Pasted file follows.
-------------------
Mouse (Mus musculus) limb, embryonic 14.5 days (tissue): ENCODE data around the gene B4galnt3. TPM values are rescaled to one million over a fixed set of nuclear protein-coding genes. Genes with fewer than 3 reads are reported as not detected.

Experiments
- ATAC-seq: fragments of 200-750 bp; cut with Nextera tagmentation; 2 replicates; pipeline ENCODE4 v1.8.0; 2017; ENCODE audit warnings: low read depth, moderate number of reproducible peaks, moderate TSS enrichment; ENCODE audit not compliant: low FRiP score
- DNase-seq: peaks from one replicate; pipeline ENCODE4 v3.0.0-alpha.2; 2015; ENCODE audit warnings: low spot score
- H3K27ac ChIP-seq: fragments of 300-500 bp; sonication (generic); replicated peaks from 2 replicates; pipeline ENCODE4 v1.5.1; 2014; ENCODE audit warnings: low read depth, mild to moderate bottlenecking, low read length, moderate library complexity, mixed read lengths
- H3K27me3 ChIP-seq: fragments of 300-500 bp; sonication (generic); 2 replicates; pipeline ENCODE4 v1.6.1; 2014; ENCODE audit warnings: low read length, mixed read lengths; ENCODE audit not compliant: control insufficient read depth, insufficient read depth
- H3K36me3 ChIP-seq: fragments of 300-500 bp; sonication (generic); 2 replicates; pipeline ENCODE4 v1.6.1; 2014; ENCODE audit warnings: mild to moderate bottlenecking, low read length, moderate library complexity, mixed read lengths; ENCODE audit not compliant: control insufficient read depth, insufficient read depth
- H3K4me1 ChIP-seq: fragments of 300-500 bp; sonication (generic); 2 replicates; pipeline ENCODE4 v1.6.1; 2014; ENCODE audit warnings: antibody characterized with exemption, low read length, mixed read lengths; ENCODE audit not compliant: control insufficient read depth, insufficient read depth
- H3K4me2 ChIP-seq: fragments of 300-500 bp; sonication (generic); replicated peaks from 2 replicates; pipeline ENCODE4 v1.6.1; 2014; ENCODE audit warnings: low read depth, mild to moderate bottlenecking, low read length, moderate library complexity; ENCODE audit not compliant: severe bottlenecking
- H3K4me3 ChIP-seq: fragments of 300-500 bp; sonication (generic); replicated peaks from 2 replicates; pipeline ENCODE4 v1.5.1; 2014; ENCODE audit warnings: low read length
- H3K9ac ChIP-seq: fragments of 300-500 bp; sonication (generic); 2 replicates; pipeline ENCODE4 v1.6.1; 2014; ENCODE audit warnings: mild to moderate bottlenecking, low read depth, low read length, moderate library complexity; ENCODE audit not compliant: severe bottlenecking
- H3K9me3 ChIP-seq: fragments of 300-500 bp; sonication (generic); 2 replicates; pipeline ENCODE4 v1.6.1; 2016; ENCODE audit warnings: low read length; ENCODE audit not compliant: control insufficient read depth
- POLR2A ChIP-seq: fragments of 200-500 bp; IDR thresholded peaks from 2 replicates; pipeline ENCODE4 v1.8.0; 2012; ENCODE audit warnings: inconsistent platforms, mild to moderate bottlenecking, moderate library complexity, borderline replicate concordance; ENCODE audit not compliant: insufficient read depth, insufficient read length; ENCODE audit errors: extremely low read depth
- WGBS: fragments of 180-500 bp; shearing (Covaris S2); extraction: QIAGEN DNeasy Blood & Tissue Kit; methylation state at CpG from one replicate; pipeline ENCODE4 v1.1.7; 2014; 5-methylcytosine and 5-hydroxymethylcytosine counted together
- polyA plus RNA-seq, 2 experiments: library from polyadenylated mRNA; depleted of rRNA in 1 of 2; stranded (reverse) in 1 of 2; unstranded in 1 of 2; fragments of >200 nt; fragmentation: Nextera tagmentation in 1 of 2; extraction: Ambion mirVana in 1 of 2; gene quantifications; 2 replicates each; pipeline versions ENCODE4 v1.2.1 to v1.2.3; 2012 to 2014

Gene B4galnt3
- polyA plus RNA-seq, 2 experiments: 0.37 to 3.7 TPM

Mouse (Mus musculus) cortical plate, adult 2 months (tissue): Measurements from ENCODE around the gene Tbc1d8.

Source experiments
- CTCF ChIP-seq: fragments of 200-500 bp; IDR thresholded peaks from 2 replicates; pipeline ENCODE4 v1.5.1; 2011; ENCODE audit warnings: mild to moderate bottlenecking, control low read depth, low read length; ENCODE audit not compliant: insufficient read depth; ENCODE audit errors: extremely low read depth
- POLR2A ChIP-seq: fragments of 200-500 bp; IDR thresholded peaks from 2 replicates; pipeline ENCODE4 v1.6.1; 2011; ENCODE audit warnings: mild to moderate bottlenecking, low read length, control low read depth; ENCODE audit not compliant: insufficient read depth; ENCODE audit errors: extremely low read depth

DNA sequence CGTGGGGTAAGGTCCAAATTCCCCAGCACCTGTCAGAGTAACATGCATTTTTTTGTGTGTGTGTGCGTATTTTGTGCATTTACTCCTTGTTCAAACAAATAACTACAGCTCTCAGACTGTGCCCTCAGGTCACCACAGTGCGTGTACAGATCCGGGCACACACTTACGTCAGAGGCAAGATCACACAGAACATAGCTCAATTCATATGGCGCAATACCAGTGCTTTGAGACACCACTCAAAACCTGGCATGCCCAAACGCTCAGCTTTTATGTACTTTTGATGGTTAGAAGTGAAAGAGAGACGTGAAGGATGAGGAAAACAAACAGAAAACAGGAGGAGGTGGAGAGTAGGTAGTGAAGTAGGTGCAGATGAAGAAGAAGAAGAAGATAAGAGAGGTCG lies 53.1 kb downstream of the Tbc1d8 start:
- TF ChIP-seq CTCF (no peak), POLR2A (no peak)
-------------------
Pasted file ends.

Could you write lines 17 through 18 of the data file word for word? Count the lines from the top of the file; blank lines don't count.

- polyA plus RNA-seq, 2 experiments: 0.37 to 3.7 TPM

Mouse (Mus musculus) cortical plate, adult 2 months (tissue): Measurements from ENCODE around the gene Tbc1d8.